i got my aculeatus almost 3 weeks ago now and i have only seen him 4 times. i read that they were diurnal not nocturnal. He hides out in one of my pieces of live rock and only comes out in the middle of the night to eat. is this normal?
I suppose there are two possibilities: he's not really an aculeatus but a nocturnal species, or he's very shy and may eventually come around. Do you have any fish in the tank ?- fish could keep your octopus from coming out.
If the problem is shyness - I'm having the same problem with a big coral-banded shrimp, who is the most timid coral-banded shrimp that anyone has ever heard of. He hides behind rocks all the time. But, after a month, he's getting the courage to come a little more towards the front. Octopuses have different personalities and perhaps you have a timid one, but he should eventually come out.
my aculeatus was exactly the same way when I got him. He was out and about the first day, then nocturnal for the next few weeks. I don't think it is all that uncommon for them to be timid at first....have faith! :o)
Now my octo is always out during the day...although from time to time, he prefers to be out at night instead. Every octo is different, but I think as you spend more time with your octo, you will establish more of a relationship.
The amount an octo comes out seems to depend on how comfortable they are in their surroundings.
1) Whether it is a nocturnal species
2) how powerful the lights are- cephs like low light, in a reef tank even a comfortable octo would barely come out.
3) how many hideouts there are. Do you have alot of places for him to hide and feel secure? Be sure they are all over the tank and not in one rock pile and everything else barren sand.
4) acclimation- they take time to come out-give him a month to get comfortable.
5) Fish, as a rule, will cause octos to hide. Most fish will nip at the eyes of the octo or kill them outright. There ARE exceptions to this rule, but the octo doesn't know that- and hides anyway.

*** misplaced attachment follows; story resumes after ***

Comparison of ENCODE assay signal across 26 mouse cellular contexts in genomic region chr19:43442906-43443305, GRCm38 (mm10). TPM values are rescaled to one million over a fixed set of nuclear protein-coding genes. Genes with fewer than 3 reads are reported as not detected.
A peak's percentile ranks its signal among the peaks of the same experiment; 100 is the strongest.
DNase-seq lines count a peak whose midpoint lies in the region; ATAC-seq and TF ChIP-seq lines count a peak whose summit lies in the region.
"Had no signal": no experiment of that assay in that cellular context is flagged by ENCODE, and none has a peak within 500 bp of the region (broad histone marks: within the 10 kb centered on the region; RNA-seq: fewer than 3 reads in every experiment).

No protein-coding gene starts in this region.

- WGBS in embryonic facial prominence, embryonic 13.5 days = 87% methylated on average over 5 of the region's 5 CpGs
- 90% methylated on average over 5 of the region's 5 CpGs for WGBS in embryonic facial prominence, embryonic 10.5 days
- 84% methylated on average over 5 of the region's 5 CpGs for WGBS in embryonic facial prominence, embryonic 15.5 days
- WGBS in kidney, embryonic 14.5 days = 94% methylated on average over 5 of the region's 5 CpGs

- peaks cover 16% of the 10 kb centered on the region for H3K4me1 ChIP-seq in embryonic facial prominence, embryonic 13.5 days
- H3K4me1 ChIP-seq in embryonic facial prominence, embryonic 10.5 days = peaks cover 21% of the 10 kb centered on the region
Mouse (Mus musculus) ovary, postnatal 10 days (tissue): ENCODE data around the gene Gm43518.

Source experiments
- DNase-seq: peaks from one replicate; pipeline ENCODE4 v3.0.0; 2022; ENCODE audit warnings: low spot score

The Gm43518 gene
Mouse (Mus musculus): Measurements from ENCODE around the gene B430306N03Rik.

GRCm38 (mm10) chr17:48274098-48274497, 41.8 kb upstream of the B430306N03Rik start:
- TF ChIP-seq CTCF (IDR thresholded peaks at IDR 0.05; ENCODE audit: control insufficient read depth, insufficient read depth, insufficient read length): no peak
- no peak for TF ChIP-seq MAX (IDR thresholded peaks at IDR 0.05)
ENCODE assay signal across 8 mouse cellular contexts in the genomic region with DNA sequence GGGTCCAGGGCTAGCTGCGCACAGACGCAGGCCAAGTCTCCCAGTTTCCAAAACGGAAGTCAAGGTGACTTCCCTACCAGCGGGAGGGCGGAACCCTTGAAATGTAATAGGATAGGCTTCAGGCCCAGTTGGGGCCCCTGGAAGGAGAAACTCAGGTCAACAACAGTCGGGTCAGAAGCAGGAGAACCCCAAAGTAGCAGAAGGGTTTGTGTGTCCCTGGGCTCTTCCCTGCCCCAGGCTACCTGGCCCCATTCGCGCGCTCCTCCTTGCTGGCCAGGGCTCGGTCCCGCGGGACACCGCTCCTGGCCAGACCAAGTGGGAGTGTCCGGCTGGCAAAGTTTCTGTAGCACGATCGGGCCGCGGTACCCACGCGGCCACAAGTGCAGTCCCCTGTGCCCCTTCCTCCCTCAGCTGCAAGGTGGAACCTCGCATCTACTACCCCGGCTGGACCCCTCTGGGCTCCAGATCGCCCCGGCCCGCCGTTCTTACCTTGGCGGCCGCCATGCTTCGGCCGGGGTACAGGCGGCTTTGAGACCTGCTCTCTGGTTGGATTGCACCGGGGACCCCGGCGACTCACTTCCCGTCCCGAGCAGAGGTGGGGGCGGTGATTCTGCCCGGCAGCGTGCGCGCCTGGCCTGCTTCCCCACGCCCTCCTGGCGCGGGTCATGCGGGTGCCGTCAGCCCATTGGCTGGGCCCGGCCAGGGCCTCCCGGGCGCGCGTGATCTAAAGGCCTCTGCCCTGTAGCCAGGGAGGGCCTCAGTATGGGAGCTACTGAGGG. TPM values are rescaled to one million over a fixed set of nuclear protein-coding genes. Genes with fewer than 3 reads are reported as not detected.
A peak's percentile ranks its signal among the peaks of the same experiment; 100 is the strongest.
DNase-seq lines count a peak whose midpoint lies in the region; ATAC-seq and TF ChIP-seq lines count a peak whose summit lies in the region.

A. aculeatus is a diurnal species that lives on very shallow reef flats. As such, they experience bright, broad spectrum light. The ones that we keep in the lab don't seem to mind bright ambient lighting.
We have a juvenile A. aculeatus right now that lives in a cavity in a small rock. Usually all I can see is his eye looking out of a 1 cm hole and much of the time he keeps that hole closed with a small rock or shell. However, when he gets hungrey, we see his head bobbing up and down from behind the rock and when he is really hungry, he comes out and paces back and forth on the glass. As soon as he is fed, he takes the food back to the rock and we don't see him for another day or two. This behavior is very different from what we have seen in mature adults and I'll be curious to see if he becomes less cavity oriented as he matures.
i have not seen him in 3 days/nights. he has also stopped eating. i have him in a 125g tank with alot of rock and places to hide.no fish. I keep the lighting on low all day but i still never see him. he just hides in that one piece of rock. I know that they say the more they spend time seeing you the better but right now he never comes out so hes not going to get used to me.